Participants were excluded from the primary efficacy analysis if they were seropositive at baseline or had no baseline result. Other exclusions included those with NAAT-positive swabs within 14 days after the second vaccination, or those who discontinued from the study before having met the primary efficacy endpoint with a follow-up time of less than 15 days after the second vaccination.

For symptomatic participants in COV002 in the UK, weekly swabbing continued both before and after participants reported symptoms to the study site. To test for asymptomatic infections, participants in COV002 in the UK were asked to provide a weekly self-administered nose and throat swab for NAAT testing from 1 week after first vaccination. In Brazil, there was no testing plan for asymptomatic infections. In South Africa, asymptomatic infections were detected from swabs obtained at study visits attended.


Pimary outcome was virologically confirmed, symptomatic COVID-19, defined as a NAAT-positive swab combined with at least one qualifying symptom (fever =37·8°C, cough, shortness of breath, or anosmia or ageusia). Between April 23 and Nov 4, 2020, 23 848 participants were recruited and vaccinated across the four studies. Those aged >56 years were recruited later and contributed 12·2% of the total cohort in the current analysis.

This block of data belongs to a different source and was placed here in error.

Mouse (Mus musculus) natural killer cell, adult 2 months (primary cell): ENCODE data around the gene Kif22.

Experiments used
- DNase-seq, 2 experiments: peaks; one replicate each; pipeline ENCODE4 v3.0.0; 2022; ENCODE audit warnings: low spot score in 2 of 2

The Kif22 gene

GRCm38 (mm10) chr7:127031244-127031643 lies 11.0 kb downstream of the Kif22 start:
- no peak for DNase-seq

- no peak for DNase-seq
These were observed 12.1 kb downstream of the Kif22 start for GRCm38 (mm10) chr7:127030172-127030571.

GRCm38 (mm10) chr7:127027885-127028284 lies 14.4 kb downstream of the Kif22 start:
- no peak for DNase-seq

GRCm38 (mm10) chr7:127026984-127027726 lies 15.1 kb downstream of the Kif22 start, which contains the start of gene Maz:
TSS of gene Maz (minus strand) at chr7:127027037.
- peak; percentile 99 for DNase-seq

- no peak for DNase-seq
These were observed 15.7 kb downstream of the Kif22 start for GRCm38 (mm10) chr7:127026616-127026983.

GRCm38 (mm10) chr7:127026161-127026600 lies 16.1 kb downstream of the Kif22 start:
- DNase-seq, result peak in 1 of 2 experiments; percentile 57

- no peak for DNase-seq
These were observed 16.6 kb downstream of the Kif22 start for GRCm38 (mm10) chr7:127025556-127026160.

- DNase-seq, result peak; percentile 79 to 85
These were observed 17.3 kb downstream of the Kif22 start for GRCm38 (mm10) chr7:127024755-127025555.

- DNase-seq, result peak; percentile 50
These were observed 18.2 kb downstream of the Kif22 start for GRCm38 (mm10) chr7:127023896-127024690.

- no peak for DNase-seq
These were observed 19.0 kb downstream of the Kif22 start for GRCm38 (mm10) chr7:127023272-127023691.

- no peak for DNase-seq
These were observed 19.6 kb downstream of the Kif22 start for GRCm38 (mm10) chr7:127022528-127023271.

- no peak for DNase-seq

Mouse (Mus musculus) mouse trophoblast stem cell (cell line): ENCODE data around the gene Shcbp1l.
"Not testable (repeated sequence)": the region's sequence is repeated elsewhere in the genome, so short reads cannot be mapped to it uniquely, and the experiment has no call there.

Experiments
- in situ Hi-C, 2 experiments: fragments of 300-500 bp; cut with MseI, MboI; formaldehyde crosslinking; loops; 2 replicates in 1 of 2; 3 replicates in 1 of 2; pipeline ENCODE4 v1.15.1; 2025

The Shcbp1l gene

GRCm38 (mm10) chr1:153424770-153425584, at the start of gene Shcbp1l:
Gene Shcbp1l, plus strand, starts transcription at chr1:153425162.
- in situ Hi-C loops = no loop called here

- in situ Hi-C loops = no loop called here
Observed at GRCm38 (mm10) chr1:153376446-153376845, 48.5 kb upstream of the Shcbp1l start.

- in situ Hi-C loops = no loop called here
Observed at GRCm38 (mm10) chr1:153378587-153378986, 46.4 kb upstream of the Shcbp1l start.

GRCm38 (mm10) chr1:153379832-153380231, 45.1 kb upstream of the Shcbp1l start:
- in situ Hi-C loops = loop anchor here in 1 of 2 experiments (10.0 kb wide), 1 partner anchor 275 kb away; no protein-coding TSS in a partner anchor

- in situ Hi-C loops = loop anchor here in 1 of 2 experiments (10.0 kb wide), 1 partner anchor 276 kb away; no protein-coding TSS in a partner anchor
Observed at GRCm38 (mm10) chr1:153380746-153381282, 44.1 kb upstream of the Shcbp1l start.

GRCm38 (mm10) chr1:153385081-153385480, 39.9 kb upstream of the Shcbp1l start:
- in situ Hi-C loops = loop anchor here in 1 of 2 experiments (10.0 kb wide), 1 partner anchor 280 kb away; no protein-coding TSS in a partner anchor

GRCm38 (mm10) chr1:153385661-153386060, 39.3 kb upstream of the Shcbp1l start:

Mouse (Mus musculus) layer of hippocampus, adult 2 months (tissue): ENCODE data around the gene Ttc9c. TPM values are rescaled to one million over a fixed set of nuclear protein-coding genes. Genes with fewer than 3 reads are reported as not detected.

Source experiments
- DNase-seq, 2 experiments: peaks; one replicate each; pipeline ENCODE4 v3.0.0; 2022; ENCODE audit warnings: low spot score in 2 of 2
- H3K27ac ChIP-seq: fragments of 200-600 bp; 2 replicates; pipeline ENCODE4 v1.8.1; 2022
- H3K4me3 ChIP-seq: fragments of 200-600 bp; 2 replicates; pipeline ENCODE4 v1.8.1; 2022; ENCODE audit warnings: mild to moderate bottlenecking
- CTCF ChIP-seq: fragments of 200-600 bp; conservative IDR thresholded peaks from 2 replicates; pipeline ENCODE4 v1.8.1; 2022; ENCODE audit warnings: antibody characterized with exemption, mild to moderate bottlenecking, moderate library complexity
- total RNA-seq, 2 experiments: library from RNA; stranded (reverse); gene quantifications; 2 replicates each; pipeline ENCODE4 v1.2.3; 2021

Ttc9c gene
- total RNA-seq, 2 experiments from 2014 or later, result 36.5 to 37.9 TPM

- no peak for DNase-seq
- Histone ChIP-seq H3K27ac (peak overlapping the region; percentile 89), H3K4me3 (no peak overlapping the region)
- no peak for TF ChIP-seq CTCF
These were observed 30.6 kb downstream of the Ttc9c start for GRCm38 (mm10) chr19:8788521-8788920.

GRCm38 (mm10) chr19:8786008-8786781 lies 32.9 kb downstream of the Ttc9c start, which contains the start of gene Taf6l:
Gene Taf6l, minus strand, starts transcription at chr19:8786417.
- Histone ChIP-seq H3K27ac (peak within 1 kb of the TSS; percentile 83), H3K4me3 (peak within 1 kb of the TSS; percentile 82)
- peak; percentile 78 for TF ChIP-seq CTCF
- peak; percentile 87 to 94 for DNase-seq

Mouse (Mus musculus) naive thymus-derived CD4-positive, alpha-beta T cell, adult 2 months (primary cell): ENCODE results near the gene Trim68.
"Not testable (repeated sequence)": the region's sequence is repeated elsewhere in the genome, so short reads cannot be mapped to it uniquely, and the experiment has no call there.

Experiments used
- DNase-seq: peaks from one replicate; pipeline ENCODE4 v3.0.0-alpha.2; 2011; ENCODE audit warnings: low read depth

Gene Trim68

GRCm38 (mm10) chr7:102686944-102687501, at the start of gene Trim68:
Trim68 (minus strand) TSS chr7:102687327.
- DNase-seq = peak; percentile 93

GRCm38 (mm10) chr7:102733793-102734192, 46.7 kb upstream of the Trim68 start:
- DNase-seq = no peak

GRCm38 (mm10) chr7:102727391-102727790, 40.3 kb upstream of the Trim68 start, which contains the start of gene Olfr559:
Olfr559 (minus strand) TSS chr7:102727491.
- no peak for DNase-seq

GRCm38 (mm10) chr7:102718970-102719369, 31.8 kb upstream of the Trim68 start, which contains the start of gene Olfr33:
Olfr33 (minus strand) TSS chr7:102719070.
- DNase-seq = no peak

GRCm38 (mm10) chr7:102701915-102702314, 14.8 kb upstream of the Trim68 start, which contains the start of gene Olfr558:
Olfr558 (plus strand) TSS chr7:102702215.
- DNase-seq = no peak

In participants who received two standard-dose vaccines, vaccine efficacy was 62.1% (95% CI 41.0–75.7), whereas in those who received a low dose as their first dose of vaccine, efficacy was higher at 90.0% (see Figure 1). Overall vaccine efficacy across both groups was 70.4% (95・8% CI 54.8–80.6; 30 [0・5%] of 5807 vs 101 [1.7%] of 5829). From 21 days after the first dose, there were ten cases hospitalised for COVID-19, all in the control arm; two were classified as severe COVID-19, including one death. There were 74 341 person-months of safety follow-up.